The band was first founded as a jazz-fusion ensemble called Mind Power (1975), with singer Sid McCray, in the mould of bands such as Chick Corea's Return to Forever and John McLaughlin's Mahavishnu Orchestra. McCray was later replaced by H.R., older brother of drummer Earl Hudson.
In 1977, McCray introduced the rest of the band, who were already interested in bands such as Black Sabbath, to punk rock, including the Dickies, the Dead Boys, and the Sex Pistols.
Mind Power became obsessed with punk rock and changed their name to "Bad Brains", after the Ramones song "Bad Brain" but with the word "bad" in the sense of "powerful". Despite their burgeoning punk sound, the early Bad Brains also delved deep into reggae music.
The band developed an early reputation in Washington D.C., due in part to the relative novelty of an entirely African-American band playing punk rock, but also due to their high-energy performances and undeniable talent.
The band's considerable musical technique, due in part to their jazz and progressive rock roots, set them apart from other Washington punk groups, who were typically earnest but often amateurish performers. Bad Brains' emphasis on extreme speed, especially in their early records and performances, are often regarded as establishing hardcore punk.
Their music still contained hints of their progressive rock past, with quick time changes and H.R.'s fluctuating vocal dynamics. H.R. was a muscular and unpredictable stage performer with a very wide vocal range, who often leapt into the audience or onto amplifiers.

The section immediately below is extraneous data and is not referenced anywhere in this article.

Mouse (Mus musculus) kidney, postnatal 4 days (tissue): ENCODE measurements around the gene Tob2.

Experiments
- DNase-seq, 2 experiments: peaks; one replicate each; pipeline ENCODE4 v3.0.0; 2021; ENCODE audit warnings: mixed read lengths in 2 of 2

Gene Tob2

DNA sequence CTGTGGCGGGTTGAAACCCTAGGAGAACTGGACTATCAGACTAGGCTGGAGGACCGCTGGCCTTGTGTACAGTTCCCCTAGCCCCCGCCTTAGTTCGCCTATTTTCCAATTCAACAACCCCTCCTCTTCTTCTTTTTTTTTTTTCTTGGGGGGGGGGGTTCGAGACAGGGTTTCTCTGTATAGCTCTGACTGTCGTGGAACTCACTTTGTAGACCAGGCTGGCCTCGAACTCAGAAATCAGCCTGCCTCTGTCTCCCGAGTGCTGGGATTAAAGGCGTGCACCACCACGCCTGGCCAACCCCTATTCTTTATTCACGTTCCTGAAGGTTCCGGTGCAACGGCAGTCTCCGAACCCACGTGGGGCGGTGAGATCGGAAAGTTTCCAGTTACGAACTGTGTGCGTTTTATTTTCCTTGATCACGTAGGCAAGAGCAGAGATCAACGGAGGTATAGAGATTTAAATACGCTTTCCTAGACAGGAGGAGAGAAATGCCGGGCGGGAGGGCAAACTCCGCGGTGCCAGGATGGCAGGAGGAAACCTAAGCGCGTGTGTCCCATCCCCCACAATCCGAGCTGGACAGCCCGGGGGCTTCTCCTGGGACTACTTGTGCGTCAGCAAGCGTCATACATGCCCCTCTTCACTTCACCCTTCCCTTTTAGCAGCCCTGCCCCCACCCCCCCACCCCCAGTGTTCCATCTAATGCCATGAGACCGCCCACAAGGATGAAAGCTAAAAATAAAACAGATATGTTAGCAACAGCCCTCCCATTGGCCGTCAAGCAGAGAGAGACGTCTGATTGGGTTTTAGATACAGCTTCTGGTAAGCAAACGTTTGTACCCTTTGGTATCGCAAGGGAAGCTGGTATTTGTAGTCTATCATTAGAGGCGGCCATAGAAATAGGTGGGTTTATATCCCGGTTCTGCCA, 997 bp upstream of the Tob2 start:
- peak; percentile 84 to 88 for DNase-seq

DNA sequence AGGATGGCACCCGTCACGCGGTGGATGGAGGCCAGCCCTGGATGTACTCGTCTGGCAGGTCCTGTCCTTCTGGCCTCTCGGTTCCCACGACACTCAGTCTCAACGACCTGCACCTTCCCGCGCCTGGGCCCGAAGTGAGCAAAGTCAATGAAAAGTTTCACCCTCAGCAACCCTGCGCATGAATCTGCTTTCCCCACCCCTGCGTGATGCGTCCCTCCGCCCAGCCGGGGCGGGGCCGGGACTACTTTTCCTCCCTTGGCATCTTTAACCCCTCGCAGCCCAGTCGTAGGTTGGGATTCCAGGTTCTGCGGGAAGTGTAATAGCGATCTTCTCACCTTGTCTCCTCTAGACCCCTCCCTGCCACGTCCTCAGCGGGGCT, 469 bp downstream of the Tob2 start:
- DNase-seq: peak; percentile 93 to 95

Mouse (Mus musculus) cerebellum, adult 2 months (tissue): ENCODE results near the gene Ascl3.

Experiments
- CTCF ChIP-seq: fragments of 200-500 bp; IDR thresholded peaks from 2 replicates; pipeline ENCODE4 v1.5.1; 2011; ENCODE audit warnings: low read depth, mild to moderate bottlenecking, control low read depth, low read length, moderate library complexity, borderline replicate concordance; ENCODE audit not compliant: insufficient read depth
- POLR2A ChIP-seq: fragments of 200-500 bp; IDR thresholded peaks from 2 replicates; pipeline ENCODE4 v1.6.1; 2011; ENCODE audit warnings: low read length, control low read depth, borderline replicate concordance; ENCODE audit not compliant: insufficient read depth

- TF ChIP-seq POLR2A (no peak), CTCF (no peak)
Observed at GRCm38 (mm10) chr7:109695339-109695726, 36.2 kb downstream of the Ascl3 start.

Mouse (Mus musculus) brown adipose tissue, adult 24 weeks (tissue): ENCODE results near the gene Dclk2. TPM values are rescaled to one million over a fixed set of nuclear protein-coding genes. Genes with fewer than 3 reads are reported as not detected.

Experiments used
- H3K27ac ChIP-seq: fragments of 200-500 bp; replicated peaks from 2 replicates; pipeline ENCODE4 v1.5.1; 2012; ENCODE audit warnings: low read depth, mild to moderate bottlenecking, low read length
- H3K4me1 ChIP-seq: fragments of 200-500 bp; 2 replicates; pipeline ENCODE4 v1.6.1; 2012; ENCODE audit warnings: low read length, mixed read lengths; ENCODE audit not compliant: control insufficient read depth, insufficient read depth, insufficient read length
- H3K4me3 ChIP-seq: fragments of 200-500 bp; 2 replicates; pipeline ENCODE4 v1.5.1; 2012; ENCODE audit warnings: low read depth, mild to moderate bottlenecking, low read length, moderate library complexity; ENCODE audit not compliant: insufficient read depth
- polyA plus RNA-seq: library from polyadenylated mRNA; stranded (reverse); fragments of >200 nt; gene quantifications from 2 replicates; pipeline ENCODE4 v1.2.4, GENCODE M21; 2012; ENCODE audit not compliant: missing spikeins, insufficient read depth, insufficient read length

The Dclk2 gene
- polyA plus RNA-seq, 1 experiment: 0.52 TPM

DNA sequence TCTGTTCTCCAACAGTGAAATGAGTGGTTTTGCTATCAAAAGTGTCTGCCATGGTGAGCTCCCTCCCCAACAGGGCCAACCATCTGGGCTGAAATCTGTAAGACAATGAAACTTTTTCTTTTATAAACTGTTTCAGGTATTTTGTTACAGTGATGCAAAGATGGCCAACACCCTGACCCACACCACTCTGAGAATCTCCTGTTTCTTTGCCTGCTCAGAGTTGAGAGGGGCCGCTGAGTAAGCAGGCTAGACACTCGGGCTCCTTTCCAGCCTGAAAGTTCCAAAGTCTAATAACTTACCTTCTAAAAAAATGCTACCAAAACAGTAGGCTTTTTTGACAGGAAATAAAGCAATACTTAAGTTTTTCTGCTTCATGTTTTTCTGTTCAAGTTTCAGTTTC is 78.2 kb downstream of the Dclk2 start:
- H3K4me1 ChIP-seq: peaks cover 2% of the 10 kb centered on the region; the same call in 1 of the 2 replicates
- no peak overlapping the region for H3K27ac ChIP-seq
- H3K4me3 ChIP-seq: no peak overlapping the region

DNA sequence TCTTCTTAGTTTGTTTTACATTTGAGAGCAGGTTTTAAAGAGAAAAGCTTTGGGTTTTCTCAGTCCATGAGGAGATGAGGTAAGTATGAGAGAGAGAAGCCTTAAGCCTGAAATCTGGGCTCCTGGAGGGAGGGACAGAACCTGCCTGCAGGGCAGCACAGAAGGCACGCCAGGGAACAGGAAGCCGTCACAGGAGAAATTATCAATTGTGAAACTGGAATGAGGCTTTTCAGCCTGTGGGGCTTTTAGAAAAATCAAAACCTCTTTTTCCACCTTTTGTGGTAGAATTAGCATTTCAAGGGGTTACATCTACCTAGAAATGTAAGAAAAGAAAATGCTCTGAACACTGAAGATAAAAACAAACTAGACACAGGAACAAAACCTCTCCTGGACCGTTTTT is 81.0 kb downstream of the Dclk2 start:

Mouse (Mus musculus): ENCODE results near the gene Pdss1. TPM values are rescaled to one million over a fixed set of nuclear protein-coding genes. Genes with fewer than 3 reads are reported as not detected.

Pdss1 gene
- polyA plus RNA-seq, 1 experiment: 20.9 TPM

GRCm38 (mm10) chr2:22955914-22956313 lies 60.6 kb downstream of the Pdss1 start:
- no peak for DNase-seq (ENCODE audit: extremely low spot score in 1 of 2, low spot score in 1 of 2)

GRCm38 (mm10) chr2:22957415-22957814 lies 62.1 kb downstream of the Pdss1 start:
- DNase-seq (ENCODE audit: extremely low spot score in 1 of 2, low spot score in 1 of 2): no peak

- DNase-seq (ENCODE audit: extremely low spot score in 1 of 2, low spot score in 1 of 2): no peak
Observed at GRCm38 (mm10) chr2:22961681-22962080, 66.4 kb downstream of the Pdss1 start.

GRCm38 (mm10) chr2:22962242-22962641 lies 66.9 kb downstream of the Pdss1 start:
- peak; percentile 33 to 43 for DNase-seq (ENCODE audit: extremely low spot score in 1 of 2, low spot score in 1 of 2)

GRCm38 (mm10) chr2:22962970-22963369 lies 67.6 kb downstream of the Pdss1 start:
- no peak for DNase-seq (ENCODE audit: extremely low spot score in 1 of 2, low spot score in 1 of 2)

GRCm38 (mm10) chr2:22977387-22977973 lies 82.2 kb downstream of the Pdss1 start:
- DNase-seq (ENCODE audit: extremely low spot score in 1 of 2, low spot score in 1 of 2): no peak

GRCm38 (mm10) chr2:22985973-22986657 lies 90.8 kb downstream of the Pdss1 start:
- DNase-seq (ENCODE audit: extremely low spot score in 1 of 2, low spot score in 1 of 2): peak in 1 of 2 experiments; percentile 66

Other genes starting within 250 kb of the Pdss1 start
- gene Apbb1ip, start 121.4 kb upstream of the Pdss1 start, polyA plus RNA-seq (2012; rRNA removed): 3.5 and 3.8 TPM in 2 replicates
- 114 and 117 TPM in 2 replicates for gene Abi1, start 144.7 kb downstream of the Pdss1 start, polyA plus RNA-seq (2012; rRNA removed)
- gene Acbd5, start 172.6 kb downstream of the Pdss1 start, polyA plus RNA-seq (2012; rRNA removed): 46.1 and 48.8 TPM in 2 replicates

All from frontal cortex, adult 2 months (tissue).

In 1979, Bad Brains found themselves the subject of an unofficial ban among many Washington D.C. area clubs and performance venues (later addressed in their song, "Banned in D.C."). The band subsequently relocated to New York City.
Their self-titled debut album was released on New York's ROIR Records on "cassette only" in January 1982, followed in 1983 by Rock for Light, produced by Ric Ocasek of The Cars. These two albums, containing hardcore thrash punk and mellow reggae, were landmarks, influencing an entire generation of musicians, including the Beastie Boys, Red Hot Chili Peppers, 311, Black Flag, Living Colour, Zack de la Rocha, Iron Boots and countless others.
The band fought constantly with volatile singer H.R., who was very expressive. H.R. seemed to reflect Bad Brains' music: one minute calm and espousing peace and love, and the next minute an aggressive, sometimes violent man. In 1984, Bad Brains broke up; it was the first of many splits. H.R. began a solo career devoted to all genres of music, calling music "Transcendental" and saying "acceptance of all music is what I feel will be the unification of all nations under one" releasing many albums from 1984, 86', 1987, 1988, 1989, 1990, 1991, 1992, 1993, and 2000.